Are you someone who has recently purchased a motorcycle? If so, there are many reasons why you have made a really good investment. Not only are motorcycles an enjoyable form of transportation, but they are also fuel-efficient, low-maintenance and highly-affordable.
However, the best way to get the most out of your motorcycle experience is to make sure that you are safe while you're out on the roads. That's why we wanted to provide you with five tips on things that you can do to prevent accidents and injuries below:
Add some anti-lock brakes onto your motorcycle. If your motorcycle did not automatically come with anti-lock brakes on it, we definitely recommend that you add some. Although they do cost a few hundred dollars (you might want to check with your insurance company to see if they can get you a discount), it's a purchase that you won't regret. In fact, according to many reports, having them will make you 37 less likely to experience an accident while out on the road.
Put on a helmet. Sure, it might look cool to ride on a motorcycle with the wind blowing through your hair, but it's not a very safe thing to do. According to many statistics, you are actually 40 percent more likely to have a head injury while on your motorcycle if you don't wear a helmet. As far as the best one to put buy, we are fond of the full-face helmet. Check with the Department of Transportation in your area about the ones that you can legally drive on the road.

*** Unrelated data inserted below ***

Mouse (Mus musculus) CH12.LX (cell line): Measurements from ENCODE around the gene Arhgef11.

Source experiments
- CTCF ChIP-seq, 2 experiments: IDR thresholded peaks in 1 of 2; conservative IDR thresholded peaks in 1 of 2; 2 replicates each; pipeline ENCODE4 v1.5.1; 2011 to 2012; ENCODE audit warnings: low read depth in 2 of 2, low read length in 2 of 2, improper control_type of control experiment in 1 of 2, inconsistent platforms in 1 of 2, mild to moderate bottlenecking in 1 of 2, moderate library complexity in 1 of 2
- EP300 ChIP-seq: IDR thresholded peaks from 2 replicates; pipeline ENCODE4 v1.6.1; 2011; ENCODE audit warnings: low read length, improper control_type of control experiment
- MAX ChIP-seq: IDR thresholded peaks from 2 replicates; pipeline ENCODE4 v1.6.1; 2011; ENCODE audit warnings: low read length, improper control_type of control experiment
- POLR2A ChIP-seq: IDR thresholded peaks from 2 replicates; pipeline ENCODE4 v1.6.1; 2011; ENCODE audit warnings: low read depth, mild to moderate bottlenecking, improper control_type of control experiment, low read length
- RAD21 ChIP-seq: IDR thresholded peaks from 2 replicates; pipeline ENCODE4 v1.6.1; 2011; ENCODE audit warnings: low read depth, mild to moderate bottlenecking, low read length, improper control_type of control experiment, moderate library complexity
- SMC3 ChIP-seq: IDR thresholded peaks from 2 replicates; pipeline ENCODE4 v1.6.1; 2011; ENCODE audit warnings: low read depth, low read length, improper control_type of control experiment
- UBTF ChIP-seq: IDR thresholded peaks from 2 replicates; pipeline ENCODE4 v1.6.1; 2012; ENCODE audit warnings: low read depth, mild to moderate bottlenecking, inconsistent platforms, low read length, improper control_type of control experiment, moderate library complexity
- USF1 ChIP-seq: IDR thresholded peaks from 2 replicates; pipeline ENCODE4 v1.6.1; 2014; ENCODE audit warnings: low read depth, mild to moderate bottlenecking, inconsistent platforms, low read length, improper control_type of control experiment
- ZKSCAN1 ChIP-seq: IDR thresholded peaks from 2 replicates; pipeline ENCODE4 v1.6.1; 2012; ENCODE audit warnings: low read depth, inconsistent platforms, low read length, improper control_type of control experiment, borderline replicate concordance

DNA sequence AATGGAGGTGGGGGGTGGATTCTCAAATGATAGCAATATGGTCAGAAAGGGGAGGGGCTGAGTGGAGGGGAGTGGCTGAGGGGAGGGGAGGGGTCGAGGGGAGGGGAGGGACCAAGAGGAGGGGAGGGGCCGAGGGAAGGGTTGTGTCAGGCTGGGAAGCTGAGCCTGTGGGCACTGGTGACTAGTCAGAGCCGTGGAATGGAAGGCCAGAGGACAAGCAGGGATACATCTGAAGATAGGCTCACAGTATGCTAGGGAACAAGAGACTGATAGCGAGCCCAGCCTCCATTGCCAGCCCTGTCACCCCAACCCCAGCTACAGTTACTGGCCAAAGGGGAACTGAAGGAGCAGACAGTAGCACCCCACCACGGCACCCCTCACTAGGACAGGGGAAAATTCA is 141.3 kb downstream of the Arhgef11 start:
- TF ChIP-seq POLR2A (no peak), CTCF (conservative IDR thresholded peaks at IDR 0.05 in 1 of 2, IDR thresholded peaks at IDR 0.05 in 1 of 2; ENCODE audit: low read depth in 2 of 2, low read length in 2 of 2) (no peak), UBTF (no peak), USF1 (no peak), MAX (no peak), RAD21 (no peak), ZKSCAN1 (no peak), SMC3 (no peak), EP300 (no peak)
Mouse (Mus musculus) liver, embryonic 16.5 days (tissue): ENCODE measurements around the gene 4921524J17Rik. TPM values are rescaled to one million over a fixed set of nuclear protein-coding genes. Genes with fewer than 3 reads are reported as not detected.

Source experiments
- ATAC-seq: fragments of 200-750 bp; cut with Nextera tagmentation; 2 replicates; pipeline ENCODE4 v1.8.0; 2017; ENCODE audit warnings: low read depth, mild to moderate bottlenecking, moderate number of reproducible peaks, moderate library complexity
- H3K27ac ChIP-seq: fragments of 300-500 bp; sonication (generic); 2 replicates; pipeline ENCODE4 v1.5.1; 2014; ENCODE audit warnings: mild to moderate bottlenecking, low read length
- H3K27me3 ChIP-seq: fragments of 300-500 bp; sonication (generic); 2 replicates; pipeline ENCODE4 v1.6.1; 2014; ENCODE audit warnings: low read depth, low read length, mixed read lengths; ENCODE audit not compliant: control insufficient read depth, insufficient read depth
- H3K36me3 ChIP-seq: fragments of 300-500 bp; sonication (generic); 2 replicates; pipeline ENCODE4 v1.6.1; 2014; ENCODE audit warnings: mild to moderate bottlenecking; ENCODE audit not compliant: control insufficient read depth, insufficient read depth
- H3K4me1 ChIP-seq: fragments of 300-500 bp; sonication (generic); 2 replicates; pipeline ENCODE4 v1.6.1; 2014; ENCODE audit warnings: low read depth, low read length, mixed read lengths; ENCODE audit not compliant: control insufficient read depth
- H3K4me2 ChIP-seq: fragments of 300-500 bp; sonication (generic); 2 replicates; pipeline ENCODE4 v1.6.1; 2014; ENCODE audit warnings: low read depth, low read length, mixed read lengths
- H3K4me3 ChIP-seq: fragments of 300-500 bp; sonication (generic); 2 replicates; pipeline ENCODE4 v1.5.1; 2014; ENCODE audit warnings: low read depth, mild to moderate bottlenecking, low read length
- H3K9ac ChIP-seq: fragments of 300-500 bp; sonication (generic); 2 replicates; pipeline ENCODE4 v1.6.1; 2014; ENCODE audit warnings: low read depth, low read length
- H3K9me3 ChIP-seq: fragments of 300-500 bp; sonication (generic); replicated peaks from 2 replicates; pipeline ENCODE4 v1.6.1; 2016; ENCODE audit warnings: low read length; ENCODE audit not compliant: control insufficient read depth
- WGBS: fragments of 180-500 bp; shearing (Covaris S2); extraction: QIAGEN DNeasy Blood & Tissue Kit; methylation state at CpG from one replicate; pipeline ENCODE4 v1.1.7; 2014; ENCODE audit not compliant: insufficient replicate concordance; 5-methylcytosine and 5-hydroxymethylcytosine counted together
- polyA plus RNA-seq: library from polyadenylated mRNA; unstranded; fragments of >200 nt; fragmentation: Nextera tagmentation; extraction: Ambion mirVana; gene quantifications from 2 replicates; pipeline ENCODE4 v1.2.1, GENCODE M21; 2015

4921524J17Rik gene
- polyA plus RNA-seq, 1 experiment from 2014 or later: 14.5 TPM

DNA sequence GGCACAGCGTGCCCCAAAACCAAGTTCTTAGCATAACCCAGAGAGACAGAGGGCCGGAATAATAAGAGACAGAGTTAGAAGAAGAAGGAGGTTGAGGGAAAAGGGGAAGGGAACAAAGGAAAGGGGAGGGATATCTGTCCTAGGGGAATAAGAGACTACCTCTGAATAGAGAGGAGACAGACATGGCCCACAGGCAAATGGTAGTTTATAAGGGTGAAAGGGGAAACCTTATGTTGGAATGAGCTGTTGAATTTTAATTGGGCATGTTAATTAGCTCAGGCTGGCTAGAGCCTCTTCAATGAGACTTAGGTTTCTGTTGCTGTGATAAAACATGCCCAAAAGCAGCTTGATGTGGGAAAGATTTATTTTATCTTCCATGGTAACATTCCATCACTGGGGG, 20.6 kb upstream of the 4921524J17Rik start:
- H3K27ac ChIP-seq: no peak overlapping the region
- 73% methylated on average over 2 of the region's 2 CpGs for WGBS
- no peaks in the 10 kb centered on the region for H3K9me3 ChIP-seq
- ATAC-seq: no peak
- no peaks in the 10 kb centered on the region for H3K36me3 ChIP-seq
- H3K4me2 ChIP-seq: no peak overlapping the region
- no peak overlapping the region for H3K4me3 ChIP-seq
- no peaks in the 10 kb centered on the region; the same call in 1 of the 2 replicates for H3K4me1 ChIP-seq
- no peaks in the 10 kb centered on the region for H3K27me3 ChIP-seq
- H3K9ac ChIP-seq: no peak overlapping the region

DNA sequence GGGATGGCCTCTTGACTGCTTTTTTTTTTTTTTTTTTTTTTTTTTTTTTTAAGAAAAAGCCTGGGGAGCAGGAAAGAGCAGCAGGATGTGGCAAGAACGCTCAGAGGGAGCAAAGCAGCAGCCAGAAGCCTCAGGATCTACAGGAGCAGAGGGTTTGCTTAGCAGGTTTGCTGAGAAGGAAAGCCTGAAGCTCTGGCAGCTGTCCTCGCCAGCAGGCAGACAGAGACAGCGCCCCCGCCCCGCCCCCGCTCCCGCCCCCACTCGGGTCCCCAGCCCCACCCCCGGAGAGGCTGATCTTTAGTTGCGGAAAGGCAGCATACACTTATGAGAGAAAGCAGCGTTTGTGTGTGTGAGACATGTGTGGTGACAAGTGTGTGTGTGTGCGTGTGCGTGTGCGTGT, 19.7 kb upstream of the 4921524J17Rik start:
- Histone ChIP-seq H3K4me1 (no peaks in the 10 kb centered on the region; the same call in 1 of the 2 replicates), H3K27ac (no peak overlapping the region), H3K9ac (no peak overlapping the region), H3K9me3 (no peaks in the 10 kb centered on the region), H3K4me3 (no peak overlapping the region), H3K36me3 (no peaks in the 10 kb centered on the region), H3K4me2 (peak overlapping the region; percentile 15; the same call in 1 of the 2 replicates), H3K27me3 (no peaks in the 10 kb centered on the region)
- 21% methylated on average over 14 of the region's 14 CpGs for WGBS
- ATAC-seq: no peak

Pay attention to the weather. Whether you're in a car or on a motorcycle, it's important that you pay attention to the weather, preferably before you even leave the house. That's because rain, sleet and snow can make the roads slippery, which can increase the chances of you having an accident. So, if you can avoid traveling in inclement weather, try not to not drive your motorcycle until the rain has passed or the temperature has risen enough for the ice to melt.
Look out for hazards. When you're out on the road on a motorcycle, you should always keep in mind that you end up having far less contact with the pavement than if you were in a car. This means that anything from sand and wet leaves to pot holes and speed bumps can affect your riding a whole lot more than if you were driving an automobile. So, be on the lookout for warning signs and also for any hazards in the street and on the highway. And if you happen to come across something that you can't avoid, just make sure to approach it as slowly as possible.
Drive defensively. If you were to ask a motorcycle store like Harley Davidson of Asheville for some motorcycle safety advice, one of the things we're sure they will advise is that you make sure to drive defensively. All that means is that you don't just pay attention to what you're doing but that you also try to anticipate what's going on around you too; especially being that 60 percent of accidents involving cars and motorcycles are caused by automobiles that don't notice the motorcycles that are around them. For more information on motorcycle safety, contact DMV.org and put "motorcycle safety tips" in the search field.